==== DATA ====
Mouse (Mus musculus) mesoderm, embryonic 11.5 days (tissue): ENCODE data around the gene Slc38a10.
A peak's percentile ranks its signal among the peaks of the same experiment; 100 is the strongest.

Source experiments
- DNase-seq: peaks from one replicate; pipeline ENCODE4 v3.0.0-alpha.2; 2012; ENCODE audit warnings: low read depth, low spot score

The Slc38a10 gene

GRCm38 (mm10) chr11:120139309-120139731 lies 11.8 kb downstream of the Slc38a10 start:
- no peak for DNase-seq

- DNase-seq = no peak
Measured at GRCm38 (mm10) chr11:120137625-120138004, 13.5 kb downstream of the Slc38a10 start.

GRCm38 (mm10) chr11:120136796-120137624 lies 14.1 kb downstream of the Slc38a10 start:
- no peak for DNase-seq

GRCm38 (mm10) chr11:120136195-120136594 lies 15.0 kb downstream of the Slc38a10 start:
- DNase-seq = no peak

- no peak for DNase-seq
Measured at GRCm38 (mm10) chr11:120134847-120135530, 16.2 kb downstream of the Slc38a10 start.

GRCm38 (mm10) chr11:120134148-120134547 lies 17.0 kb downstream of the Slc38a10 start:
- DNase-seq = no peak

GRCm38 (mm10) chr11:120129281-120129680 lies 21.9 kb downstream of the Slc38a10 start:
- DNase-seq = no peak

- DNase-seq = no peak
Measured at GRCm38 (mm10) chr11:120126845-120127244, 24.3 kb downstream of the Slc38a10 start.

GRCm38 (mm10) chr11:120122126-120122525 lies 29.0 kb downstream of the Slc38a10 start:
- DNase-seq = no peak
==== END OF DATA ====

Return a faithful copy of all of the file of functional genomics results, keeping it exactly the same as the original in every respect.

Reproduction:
Mouse (Mus musculus) mesoderm, embryonic 11.5 days (tissue): ENCODE data around the gene Slc38a10.
A peak's percentile ranks its signal among the peaks of the same experiment; 100 is the strongest.

Source experiments
- DNase-seq: peaks from one replicate; pipeline ENCODE4 v3.0.0-alpha.2; 2012; ENCODE audit warnings: low read depth, low spot score

The Slc38a10 gene

GRCm38 (mm10) chr11:120139309-120139731 lies 11.8 kb downstream of the Slc38a10 start:
- no peak for DNase-seq

- DNase-seq = no peak
Measured at GRCm38 (mm10) chr11:120137625-120138004, 13.5 kb downstream of the Slc38a10 start.

GRCm38 (mm10) chr11:120136796-120137624 lies 14.1 kb downstream of the Slc38a10 start:
- no peak for DNase-seq

GRCm38 (mm10) chr11:120136195-120136594 lies 15.0 kb downstream of the Slc38a10 start:
- DNase-seq = no peak

- no peak for DNase-seq
Measured at GRCm38 (mm10) chr11:120134847-120135530, 16.2 kb downstream of the Slc38a10 start.

GRCm38 (mm10) chr11:120134148-120134547 lies 17.0 kb downstream of the Slc38a10 start:
- DNase-seq = no peak

GRCm38 (mm10) chr11:120129281-120129680 lies 21.9 kb downstream of the Slc38a10 start:
- DNase-seq = no peak

- DNase-seq = no peak
Measured at GRCm38 (mm10) chr11:120126845-120127244, 24.3 kb downstream of the Slc38a10 start.

GRCm38 (mm10) chr11:120122126-120122525 lies 29.0 kb downstream of the Slc38a10 start:
- DNase-seq = no peak